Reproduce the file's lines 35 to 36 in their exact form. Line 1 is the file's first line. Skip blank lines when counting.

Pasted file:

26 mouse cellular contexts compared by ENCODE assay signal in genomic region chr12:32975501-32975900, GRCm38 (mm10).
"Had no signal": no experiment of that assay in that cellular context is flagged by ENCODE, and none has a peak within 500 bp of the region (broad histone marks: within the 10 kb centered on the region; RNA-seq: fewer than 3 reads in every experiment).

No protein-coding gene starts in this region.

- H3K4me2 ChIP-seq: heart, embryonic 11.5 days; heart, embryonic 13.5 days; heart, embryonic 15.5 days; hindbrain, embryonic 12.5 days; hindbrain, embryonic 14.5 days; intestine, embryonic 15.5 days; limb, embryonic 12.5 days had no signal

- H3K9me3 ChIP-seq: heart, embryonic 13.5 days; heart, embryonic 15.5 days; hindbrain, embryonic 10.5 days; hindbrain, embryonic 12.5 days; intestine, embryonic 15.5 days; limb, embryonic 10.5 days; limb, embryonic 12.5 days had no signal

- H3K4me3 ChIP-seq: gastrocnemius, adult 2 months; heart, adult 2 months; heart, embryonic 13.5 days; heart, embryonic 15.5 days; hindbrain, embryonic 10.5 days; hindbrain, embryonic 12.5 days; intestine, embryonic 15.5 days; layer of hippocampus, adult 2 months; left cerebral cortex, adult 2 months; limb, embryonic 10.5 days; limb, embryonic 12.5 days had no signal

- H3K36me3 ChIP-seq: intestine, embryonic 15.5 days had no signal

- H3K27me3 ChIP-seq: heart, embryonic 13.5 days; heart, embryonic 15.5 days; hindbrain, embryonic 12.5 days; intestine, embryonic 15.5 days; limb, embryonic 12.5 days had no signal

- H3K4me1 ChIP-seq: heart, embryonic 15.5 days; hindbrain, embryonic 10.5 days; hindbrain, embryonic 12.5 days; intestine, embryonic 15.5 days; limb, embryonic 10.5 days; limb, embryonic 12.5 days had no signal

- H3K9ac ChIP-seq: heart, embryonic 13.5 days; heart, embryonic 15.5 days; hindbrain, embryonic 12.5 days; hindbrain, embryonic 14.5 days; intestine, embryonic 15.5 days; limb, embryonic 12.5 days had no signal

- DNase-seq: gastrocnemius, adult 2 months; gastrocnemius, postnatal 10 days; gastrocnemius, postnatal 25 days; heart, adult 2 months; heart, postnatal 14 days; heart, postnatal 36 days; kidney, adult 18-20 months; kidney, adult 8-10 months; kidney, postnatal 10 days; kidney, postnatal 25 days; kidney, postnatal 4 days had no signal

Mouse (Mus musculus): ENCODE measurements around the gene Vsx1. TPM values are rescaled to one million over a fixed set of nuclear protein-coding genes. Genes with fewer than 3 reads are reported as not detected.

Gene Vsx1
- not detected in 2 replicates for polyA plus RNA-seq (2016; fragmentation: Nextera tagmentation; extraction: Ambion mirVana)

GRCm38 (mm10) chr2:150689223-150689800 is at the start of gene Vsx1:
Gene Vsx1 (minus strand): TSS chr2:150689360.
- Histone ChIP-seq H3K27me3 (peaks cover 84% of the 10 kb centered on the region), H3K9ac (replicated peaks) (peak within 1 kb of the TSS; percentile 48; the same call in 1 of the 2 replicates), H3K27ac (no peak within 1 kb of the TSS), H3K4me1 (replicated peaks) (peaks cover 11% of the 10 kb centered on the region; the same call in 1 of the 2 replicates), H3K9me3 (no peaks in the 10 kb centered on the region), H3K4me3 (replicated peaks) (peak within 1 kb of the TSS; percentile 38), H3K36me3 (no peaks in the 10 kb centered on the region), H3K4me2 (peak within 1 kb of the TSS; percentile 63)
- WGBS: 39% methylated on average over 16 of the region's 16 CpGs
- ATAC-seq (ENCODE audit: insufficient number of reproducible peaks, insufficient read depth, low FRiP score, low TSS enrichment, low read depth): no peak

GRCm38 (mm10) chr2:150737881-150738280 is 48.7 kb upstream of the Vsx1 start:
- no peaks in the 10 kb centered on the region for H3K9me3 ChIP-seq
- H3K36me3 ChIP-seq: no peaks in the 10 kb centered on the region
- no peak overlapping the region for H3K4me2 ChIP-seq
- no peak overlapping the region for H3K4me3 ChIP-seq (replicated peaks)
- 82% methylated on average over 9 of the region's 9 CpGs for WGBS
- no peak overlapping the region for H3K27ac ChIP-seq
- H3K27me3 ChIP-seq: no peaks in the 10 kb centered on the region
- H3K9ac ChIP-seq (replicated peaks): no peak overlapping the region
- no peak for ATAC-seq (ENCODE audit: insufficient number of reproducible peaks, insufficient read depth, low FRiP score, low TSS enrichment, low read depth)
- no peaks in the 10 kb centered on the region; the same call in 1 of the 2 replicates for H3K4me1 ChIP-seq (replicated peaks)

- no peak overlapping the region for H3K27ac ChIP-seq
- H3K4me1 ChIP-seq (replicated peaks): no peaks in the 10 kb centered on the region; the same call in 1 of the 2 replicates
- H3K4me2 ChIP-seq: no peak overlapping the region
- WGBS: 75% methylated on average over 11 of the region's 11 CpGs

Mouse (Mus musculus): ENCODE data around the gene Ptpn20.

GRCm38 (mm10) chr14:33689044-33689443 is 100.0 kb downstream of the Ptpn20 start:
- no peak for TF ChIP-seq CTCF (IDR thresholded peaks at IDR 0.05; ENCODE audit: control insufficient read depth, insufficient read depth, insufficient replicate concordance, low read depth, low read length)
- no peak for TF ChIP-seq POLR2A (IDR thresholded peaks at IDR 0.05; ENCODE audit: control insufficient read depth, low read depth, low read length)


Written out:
Mouse (Mus musculus): ENCODE data around the gene Ptpn20.

GRCm38 (mm10) chr14:33689044-33689443 is 100.0 kb downstream of the Ptpn20 start: